• Current Reads

      Life after Life Jill McCorkle
      This Is Your Captain Speaking Jon Methven
      The Starboard Sea Amber Dermont
      Snark David Denby
      Bring Up the Bodies Hilary Mantel
  • Popular Tags

  • Recent Reflections

  • Categories

  • Moleskine’s All-Time Favorites

  • Echoes

    sumithra MAE on D.H. Lawrence’s Why the…
    To Kill a Mockingbir… on [35] To Kill A Mockingbird…
    Deanna Friel on [841] The Price of Salt (Carol…
    Minnie on [367] The Rouge of the North 怨…
    travellinpenguin on [841] The Price of Salt (Carol…
    travellinpenguin on Libreria Acqua Alta in Ve…
  • Reminiscences

  • Blog Stats

    • 1,040,236 hits
  • Enter your email address to subscribe to this blog and receive notifications of new posts by email.

    Join 1,727 other followers

  • Advertisements

“Common Core Reading”


Interesting four-part series on NPR. The Common Core State Standards gauge kids’ reading aptitude by how well they can read and understand designated materials. My question: if the readings assigned are beyond kids’ ability, how are they to sustain the interest to read, let alone find the main idea and arguments of a text. No kids are equal in their reading ability (learning ability in general) when they come to school. Some are more advanced if their parents have encouraged reading at home. I am an advocate for a guidance approach that teaches skills and strategies in reading, at least at the beginning. Through interaction with teacher, this approach would benefit the kids who are behind and keep them from being frustrated. The goal is to engage students by connecting what they are reading with their personal experiences.

Another issue is the difference in reading level within the same grade level. Teachers would use a technique called leveled instruction: an approach to literacy in which students spend the vast majority of their time in a text that is at their reading level, even if it’s below their grade level. What entails are textbooks that include multiple versions of the same text. But this new shift in Common Core Reading Standard calls for less leveled instruction, and for students to read more nonfiction.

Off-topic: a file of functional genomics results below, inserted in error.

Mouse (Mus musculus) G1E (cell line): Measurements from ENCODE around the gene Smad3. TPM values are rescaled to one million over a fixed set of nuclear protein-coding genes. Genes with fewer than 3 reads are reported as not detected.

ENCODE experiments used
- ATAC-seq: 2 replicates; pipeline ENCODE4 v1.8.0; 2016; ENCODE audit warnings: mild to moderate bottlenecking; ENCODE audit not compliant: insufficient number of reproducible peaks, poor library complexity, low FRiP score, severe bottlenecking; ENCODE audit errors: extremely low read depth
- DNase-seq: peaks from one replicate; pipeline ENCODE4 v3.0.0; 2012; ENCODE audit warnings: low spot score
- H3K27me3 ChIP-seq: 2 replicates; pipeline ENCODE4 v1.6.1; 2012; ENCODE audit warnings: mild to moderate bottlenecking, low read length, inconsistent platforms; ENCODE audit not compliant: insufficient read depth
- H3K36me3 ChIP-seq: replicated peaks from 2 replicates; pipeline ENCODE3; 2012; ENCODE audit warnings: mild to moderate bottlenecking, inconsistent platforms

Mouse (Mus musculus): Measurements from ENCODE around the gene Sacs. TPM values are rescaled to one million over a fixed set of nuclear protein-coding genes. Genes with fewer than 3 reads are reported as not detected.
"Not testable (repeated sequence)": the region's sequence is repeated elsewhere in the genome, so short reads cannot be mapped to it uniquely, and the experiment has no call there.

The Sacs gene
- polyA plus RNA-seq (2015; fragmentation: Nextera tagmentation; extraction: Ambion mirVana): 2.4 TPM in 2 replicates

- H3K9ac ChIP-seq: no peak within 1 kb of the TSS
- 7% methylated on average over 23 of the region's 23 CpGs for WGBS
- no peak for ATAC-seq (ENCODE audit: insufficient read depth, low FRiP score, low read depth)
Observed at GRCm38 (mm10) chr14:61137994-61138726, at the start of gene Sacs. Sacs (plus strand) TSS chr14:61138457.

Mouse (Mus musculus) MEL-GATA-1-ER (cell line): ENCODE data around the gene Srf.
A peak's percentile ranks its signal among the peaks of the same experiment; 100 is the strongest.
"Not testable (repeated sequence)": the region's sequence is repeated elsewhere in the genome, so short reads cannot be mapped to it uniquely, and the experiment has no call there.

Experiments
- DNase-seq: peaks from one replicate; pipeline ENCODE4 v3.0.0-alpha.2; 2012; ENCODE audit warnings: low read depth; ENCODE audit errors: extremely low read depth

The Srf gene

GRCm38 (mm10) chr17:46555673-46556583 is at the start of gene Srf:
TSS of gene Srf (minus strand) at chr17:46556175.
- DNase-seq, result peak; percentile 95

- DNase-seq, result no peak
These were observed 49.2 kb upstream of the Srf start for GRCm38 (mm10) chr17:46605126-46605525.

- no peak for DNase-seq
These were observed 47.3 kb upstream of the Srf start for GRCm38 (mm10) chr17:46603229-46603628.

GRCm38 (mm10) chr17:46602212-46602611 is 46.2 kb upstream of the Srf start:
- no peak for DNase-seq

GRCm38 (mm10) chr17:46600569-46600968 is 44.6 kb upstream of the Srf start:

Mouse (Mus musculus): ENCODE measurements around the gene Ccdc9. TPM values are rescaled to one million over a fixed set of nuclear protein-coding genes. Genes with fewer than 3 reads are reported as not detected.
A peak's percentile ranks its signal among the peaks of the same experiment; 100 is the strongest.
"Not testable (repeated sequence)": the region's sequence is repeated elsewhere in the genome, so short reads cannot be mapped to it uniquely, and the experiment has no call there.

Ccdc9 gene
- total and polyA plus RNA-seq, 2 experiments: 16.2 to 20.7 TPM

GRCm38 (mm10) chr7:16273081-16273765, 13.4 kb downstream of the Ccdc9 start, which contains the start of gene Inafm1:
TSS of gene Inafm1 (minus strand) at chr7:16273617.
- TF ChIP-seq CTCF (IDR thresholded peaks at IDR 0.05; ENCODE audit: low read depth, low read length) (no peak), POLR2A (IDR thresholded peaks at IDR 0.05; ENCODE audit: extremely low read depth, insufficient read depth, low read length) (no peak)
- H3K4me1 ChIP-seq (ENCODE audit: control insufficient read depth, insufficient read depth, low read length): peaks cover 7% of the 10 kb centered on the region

This whole Common Core Reading debate is thrilling to me. I didn’t grow up in America and the first year of school I attended here was 9th grade. English is not my native language but had been the language of instruction in school back in Hong Kong—think of English immersion while you speak Chinese on a day-to-day basis. When I started 9th grade here, I’d always read above grade level, and people involved in the gifted programs sometimes try to figure out why, and my answer was always simple: I just read. Dickens, Salinger, Steinbeck, D.H. Lawrence, Dostoevsky, Tolstoy, Ann Rynd… Notes I occasionally wrote down, but never kept a journal. I’m indebted to my English teacher who didn’t believe in formulaic book report that addresses set points, like note the setting and characters. My education in reading is complemented by free-form essays exploring themes and relation to contemporary artists. I think forcing kids to read all the same books and then, even worse, telling them what to make of it and how to interpret it sap reading of its joy. When reading becomes a bland chore, who would want to read?


Leave a Reply

Fill in your details below or click an icon to log in:

WordPress.com Logo

You are commenting using your WordPress.com account. Log Out /  Change )

Google+ photo

You are commenting using your Google+ account. Log Out /  Change )

Twitter picture

You are commenting using your Twitter account. Log Out /  Change )

Facebook photo

You are commenting using your Facebook account. Log Out /  Change )


Connecting to %s

%d bloggers like this: